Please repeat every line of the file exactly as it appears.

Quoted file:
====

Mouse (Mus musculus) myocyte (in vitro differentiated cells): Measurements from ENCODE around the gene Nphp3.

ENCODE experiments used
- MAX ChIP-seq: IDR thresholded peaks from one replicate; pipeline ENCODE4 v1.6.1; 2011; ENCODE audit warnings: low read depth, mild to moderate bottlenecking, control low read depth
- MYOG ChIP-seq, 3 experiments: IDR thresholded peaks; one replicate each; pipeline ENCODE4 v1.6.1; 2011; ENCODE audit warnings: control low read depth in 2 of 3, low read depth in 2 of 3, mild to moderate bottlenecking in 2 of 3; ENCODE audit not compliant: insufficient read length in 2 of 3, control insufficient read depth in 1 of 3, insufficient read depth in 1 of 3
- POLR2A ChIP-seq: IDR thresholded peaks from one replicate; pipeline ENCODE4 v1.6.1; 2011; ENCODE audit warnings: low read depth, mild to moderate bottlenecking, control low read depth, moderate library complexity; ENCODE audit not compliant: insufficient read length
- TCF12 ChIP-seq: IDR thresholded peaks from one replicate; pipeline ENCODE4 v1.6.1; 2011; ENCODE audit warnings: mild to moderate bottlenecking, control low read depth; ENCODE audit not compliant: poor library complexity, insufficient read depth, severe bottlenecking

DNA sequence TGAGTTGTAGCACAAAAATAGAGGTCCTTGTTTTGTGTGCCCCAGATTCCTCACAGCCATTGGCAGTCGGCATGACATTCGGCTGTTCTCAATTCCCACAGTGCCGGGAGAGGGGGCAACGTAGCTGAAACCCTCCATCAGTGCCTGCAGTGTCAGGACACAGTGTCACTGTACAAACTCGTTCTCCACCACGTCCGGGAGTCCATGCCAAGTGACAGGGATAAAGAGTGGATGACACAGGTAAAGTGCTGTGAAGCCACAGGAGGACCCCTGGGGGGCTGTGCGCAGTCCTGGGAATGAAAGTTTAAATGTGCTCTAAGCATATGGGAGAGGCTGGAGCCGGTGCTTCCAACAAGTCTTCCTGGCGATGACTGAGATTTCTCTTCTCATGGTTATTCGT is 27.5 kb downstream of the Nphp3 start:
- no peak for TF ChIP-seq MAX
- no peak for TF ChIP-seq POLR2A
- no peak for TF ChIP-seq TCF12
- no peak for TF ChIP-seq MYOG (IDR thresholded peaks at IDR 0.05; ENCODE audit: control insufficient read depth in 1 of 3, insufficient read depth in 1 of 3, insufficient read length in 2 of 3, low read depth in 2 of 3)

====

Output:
Mouse (Mus musculus) myocyte (in vitro differentiated cells): Measurements from ENCODE around the gene Nphp3.

ENCODE experiments used
- MAX ChIP-seq: IDR thresholded peaks from one replicate; pipeline ENCODE4 v1.6.1; 2011; ENCODE audit warnings: low read depth, mild to moderate bottlenecking, control low read depth
- MYOG ChIP-seq, 3 experiments: IDR thresholded peaks; one replicate each; pipeline ENCODE4 v1.6.1; 2011; ENCODE audit warnings: control low read depth in 2 of 3, low read depth in 2 of 3, mild to moderate bottlenecking in 2 of 3; ENCODE audit not compliant: insufficient read length in 2 of 3, control insufficient read depth in 1 of 3, insufficient read depth in 1 of 3
- POLR2A ChIP-seq: IDR thresholded peaks from one replicate; pipeline ENCODE4 v1.6.1; 2011; ENCODE audit warnings: low read depth, mild to moderate bottlenecking, control low read depth, moderate library complexity; ENCODE audit not compliant: insufficient read length
- TCF12 ChIP-seq: IDR thresholded peaks from one replicate; pipeline ENCODE4 v1.6.1; 2011; ENCODE audit warnings: mild to moderate bottlenecking, control low read depth; ENCODE audit not compliant: poor library complexity, insufficient read depth, severe bottlenecking

DNA sequence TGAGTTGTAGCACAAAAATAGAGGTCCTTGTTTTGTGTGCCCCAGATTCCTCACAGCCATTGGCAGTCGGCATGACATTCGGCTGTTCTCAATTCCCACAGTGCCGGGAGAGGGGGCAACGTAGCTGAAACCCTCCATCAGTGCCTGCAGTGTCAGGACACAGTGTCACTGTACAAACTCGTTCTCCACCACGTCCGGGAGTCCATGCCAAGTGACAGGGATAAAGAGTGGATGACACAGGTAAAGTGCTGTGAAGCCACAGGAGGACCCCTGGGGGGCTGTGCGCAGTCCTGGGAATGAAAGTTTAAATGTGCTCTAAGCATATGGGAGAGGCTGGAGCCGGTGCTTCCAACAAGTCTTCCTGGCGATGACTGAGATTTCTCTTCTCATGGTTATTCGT is 27.5 kb downstream of the Nphp3 start:
- no peak for TF ChIP-seq MAX
- no peak for TF ChIP-seq POLR2A
- no peak for TF ChIP-seq TCF12
- no peak for TF ChIP-seq MYOG (IDR thresholded peaks at IDR 0.05; ENCODE audit: control insufficient read depth in 1 of 3, insufficient read depth in 1 of 3, insufficient read length in 2 of 3, low read depth in 2 of 3)